A Women’s March to Co-Create the Future for All Humanity

The energy of so many people careening toward Washington D.C. was palpable on January 21st.

I’d felt this power once before, 8 years ago as I arrived on the national mall with my family to wait in the freezing cold with 1.8 million others to witness the historic inauguration of Barack Obama. We felt deep pride and hopefulness that we had elected the first African American U.S. President. We were inspired by Obama’s intelligence, humility and frankly his humanity. Eight years later we were awed by the integrity of the man, even though we accepted that he was unable to achieve even a small measure of our aspirations from that frigid day of celebration in 2009.

The contrast between Obama and Trump coudn’t be more severe. My emotions were anger and despair when I travelled to Washington for the Women’s March (still working through the stages of grief).

Before I left for D.C. I pulled out my protest paraphernalia from as far back as 1980. Reagan’s election prompted my early activism. We launched a women’s network to protest the escalation of nuclear power and arms. Our founder, Dr. Helen Caldicott, had successfully rallied physicians to protest the nuclear threat, leveraging her credibility as a physician to make a scientific argument. Women flocked to her talks with deep concern; however, most lacked a basic understanding of international defense policy or political organizing. So we formed WAND to educate and organize women to advocate for people-centered policies. We tapped the power dynamics of the first presidential gender gap — a distinctly partisan voting pattern between women and men that still persists. As I prepared for this Women’s March 35 years later, I was uncomfortable with gender as an organizing frame. Are we women going to save democracy from this kleptocrat? After all, 42% voting women chose Trump compared to just 54% for Clinton. And white women skewed support for Trump.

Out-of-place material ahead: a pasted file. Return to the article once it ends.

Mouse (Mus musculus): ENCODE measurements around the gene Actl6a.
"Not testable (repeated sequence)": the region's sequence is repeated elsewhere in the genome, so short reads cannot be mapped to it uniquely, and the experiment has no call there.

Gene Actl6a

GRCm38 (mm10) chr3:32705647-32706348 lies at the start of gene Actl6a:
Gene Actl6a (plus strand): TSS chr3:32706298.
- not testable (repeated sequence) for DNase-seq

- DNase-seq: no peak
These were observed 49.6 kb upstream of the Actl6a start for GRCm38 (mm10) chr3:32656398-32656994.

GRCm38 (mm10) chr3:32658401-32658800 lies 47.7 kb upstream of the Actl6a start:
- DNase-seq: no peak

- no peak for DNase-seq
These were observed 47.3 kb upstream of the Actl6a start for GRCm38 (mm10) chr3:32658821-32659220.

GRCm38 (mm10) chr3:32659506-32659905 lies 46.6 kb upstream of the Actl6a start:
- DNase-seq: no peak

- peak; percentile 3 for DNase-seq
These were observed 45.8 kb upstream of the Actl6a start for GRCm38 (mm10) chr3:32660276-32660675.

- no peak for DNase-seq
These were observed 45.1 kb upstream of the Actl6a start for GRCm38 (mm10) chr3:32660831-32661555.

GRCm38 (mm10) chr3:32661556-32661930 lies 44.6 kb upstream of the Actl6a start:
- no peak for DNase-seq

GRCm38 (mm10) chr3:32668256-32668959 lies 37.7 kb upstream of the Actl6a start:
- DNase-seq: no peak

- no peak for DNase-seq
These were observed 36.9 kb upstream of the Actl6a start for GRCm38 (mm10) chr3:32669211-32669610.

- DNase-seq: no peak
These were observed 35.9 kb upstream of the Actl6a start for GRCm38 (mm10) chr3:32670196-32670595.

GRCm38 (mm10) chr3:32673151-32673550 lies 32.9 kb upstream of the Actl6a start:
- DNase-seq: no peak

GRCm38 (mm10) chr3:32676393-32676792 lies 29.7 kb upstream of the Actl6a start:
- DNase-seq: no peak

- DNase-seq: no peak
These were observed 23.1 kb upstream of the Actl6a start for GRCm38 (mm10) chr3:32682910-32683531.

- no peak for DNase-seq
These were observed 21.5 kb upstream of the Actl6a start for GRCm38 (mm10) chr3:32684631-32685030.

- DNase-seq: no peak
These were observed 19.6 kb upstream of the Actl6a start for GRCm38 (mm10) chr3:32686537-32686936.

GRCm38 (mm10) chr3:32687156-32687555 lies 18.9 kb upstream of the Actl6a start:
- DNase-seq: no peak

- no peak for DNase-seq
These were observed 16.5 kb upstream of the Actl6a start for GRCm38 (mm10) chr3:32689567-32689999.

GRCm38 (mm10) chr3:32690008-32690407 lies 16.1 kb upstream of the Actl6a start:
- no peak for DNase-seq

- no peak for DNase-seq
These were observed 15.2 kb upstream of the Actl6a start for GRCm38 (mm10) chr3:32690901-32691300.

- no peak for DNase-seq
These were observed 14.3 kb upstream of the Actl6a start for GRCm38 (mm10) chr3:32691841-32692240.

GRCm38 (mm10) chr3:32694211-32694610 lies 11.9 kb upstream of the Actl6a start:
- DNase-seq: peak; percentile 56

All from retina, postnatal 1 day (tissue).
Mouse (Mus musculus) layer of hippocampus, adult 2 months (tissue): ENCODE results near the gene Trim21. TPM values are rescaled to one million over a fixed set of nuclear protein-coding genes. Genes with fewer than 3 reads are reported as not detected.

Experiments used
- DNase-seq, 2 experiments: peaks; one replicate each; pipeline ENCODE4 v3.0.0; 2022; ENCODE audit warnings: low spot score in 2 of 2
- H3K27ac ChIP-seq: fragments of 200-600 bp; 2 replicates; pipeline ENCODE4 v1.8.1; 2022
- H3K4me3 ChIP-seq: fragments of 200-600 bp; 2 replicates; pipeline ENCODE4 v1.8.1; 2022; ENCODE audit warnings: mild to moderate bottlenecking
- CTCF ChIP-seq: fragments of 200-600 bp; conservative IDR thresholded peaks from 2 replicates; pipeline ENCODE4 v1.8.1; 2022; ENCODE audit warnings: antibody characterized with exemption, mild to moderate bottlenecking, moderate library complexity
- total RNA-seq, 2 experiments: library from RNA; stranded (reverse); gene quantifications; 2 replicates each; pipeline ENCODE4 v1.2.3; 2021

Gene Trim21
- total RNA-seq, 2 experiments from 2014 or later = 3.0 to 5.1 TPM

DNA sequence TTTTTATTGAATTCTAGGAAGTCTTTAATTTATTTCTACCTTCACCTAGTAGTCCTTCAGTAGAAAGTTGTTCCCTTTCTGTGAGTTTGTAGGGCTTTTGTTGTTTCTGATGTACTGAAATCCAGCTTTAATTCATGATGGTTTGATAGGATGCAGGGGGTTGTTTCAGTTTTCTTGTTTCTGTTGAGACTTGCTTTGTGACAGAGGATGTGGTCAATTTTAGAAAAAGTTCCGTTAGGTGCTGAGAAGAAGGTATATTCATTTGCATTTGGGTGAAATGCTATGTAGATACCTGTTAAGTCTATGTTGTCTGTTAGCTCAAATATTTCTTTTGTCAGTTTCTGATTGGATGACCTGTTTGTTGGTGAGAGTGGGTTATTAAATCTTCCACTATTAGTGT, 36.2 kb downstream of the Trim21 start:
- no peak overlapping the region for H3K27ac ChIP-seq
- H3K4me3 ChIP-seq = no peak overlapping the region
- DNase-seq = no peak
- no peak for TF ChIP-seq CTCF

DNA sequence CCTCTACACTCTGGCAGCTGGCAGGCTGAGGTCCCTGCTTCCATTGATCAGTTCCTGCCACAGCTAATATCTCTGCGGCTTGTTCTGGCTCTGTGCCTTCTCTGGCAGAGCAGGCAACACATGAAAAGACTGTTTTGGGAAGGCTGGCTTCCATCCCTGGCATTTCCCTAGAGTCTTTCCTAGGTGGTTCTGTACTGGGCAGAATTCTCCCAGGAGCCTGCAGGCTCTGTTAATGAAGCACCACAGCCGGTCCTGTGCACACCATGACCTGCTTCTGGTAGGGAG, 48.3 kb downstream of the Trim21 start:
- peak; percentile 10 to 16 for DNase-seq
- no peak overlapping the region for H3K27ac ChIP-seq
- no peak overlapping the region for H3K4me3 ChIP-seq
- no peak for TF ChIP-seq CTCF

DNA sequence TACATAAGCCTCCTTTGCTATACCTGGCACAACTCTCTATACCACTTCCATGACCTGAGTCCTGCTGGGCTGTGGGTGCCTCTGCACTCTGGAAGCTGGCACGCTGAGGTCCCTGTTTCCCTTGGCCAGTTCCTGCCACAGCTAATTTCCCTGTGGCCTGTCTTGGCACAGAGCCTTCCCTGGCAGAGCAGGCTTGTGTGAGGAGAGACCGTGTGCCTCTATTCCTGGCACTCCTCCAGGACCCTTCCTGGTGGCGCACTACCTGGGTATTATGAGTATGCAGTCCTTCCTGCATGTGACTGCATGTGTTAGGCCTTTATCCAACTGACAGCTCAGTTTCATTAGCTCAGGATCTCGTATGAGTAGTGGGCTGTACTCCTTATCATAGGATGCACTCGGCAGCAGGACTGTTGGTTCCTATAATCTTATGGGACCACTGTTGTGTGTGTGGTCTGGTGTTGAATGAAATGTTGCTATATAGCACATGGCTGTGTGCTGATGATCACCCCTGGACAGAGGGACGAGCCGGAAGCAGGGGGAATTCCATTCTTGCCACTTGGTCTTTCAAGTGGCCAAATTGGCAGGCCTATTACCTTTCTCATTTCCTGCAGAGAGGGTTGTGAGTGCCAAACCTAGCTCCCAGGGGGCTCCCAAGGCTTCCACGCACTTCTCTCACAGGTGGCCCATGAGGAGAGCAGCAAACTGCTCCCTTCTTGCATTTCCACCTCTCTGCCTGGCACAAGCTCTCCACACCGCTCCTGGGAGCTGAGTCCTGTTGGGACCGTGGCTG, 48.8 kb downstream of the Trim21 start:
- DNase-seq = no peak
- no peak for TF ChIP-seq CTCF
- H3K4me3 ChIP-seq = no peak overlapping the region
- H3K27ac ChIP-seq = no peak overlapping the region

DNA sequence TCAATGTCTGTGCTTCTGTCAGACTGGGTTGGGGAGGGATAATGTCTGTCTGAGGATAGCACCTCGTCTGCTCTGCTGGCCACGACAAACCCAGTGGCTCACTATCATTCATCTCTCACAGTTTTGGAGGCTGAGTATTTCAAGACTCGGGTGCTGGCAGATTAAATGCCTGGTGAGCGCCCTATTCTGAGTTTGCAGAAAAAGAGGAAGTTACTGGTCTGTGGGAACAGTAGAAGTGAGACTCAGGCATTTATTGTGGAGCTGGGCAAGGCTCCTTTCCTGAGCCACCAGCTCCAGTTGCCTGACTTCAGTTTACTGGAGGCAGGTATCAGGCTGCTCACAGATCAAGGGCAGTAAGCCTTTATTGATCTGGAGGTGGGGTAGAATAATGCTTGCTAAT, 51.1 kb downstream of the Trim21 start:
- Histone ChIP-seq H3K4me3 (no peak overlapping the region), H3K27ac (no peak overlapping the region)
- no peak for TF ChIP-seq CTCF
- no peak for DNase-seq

I believe that today’s movement requires us to think and act beyond identity politics. We must create a swell of humanity who will override tribal fears and entrenched ‘isms’ to restore love, respect and democracy.

Continue reading “A Women’s March to Co-Create the Future for All Humanity”

Ours To Hack and To Own: a Review

Platform cooperativism is the radical idea that the internet would do more good if its major properties were democratically owned and governed.

The Platform Cooperativism conference is coming up this month in NYC: the second major gathering of this emerging new movement attempting to reboot the internet as if workers rights mattered. In preparation for the event, Trebor Scholz and Nathan Schneider (the movement’s two daddies) have launched a new collection of essays on the topic: Ours To Hack and To Own.

“Put it on the blockchain” is no substitute for a critical analysis of power.

We reviewed the book review here…

The countless conversations I’ve had about Loomio as I’ve been traveling up and down the country have really driven home to me how easy it is for most people to grasp the practical need for it, but also its overarching implications (the not-so-secret agenda) and potential for democratising a vast range of human institutions.
Ben